How to Appeal Your Georgia Property Tax: Property Valuation
Real property taxpayers (homeowners, commercial property owners) should know the basics of real estate appraisal before embarking upon the property tax appeal process. Within the appraisal field three approaches to value are used extensively for appraisal purposes. In the following paragraphs I will briefly describe these three methodologies and how they relate to your tax appeal case.
The cost approach to value is used by most, if not all, county assessors to value both residential and commercial properties. The cost approach estimates the replacement cost new of the property, or the cost to build a structure of equivalent utility (functionality) using today’s construction standards. From that an estimate of the total accrued depreciation (physical, functional, external) is deducted from the cost estimate to get a depreciated replacement cost new. To that an estimate of the site (land) value is added to get an estimate of the fair market value of the property.
There are, however, some subjective elements that the county assessors frequently insert into the cost approach. For example, most properties are assigned to a quality or construction class which tells the computer assisted mass appraisal system (CAMA) what level of replacement costs to use. When neighborhoods are new, typically the properties in them are put into the system with the same quality codes. Over time however, due to appeals or description updates, these quality ratings begin to change by property, instead of by neighborhood. Thus, you may find that your neighbor, who appealed their assessment last year, has a quality code of “B” and your house, built by the same builder in the same year, has a quality code of “A”.
Depreciation is another important aspect of the cost approach. Usually all properties within a neighborhood are assigned to the same depreciation schedule resulting in building values depreciating at the same rate. However, the county assessor will usually assign a condition code to each property which will alter this depreciation schedule. If you think that your property is in inferior condition compared with your neighbor’s property with the same condition rating, this may be a good point to argue when appealing your tax assessment.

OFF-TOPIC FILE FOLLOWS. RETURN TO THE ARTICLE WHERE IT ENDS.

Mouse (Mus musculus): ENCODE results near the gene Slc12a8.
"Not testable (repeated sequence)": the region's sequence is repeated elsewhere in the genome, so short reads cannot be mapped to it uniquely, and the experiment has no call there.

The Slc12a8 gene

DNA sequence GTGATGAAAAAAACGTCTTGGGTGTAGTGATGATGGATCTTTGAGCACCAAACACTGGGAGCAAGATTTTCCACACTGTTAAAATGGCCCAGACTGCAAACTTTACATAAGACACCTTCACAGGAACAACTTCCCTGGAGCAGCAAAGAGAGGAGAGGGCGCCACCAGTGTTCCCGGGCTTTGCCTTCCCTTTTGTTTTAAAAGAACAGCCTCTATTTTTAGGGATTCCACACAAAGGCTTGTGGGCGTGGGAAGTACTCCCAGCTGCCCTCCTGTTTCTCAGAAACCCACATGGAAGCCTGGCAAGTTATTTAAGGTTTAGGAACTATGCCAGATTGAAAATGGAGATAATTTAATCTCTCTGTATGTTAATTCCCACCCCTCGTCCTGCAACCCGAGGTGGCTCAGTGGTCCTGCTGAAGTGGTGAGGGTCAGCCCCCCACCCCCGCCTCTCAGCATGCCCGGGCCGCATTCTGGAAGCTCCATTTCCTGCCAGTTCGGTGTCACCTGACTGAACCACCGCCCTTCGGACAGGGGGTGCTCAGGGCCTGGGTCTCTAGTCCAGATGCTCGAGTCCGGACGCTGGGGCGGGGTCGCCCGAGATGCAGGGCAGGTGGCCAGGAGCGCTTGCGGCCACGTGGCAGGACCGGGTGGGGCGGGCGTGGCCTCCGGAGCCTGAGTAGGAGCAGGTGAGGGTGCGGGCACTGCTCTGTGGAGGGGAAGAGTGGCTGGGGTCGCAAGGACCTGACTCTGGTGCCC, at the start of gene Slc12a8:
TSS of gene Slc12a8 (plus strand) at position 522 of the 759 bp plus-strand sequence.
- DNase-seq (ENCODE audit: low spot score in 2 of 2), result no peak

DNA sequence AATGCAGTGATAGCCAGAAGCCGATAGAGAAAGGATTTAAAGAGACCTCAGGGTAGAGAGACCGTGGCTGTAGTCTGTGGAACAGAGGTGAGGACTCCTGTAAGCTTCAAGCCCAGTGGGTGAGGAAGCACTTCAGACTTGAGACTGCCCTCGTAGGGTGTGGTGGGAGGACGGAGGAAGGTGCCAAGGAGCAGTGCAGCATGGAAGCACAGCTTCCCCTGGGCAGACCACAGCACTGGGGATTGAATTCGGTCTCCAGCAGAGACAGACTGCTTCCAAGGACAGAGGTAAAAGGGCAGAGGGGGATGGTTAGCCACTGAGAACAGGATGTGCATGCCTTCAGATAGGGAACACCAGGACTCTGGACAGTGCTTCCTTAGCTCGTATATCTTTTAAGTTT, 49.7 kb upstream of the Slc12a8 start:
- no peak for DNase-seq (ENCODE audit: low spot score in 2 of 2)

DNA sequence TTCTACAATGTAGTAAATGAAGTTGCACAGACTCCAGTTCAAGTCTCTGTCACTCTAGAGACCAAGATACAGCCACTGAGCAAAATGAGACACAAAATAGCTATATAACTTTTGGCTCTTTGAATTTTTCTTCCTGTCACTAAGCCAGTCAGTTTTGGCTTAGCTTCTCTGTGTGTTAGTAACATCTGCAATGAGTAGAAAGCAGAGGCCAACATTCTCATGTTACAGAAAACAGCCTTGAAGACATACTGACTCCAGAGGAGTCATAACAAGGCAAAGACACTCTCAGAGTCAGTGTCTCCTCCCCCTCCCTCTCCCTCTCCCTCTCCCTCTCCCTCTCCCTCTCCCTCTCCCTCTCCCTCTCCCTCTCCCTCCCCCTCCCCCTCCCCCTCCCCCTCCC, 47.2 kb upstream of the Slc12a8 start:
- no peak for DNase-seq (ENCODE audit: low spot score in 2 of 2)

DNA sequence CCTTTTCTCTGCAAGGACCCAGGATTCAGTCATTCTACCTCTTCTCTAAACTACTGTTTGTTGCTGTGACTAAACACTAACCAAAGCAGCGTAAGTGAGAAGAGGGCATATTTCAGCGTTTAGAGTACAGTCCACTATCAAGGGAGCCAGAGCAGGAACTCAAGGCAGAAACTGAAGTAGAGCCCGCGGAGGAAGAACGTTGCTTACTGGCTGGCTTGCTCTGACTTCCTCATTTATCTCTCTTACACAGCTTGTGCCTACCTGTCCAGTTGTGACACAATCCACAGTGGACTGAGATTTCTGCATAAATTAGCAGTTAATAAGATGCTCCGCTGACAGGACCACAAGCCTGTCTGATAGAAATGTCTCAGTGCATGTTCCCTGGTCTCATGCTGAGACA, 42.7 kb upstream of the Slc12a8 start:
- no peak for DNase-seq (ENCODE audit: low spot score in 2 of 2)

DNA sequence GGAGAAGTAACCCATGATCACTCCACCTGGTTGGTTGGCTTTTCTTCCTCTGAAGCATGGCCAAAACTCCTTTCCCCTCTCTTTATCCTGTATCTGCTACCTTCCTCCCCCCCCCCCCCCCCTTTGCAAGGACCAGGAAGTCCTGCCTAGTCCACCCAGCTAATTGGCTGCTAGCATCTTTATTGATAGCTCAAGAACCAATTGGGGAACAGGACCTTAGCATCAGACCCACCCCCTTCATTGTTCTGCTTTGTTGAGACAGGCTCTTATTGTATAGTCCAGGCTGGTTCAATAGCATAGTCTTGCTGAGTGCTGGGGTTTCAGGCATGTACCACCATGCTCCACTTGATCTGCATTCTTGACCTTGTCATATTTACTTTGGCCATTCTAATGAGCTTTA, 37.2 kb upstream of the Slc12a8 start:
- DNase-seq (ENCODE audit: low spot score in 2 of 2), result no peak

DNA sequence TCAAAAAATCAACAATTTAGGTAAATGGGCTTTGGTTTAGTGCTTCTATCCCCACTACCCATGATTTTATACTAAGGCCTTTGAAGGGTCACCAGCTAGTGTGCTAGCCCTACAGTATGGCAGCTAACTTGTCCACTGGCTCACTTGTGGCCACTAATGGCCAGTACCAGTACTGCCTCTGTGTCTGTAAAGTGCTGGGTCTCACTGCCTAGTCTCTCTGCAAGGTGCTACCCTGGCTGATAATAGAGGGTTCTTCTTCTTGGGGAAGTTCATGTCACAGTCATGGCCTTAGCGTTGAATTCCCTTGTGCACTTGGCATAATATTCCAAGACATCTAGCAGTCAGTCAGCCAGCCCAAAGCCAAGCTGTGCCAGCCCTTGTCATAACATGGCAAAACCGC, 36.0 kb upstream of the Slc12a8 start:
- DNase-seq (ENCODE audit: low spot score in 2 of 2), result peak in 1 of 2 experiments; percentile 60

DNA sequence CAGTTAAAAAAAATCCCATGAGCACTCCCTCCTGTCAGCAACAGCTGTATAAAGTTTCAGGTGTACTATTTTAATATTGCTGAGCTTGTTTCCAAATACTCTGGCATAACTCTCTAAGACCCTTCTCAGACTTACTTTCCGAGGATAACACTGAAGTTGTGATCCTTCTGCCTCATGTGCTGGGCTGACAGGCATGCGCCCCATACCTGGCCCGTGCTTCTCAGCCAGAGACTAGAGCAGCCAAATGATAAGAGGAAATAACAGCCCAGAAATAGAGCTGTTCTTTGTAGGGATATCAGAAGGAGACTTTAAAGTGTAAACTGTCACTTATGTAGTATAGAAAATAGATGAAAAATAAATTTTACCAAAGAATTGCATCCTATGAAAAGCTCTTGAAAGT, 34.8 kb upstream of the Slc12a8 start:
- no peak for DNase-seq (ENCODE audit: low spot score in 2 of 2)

Most CAMA systems are cost approach driven and the sale comparison approach is used to supplement the cost approach. Basically the county assessors value everything based on cost and then they compare the sold properties’ assessments to their sale prices. This tells the assessor whether their cost approach values are too high or too low. Maybe residential is high but commercial is low, etc. The sold properties are then used to adjust the cost tables within CAMA up or down to more accurately reflect market value, as indicated by the sales.
Sales data is also used at appeal hearings, regardless of the methodology the assessor used to arrive at their values. It was probably a cost approach, maybe an income approach, but they will produce sales that support their value when needed. As a result you will need sales data for your appeal.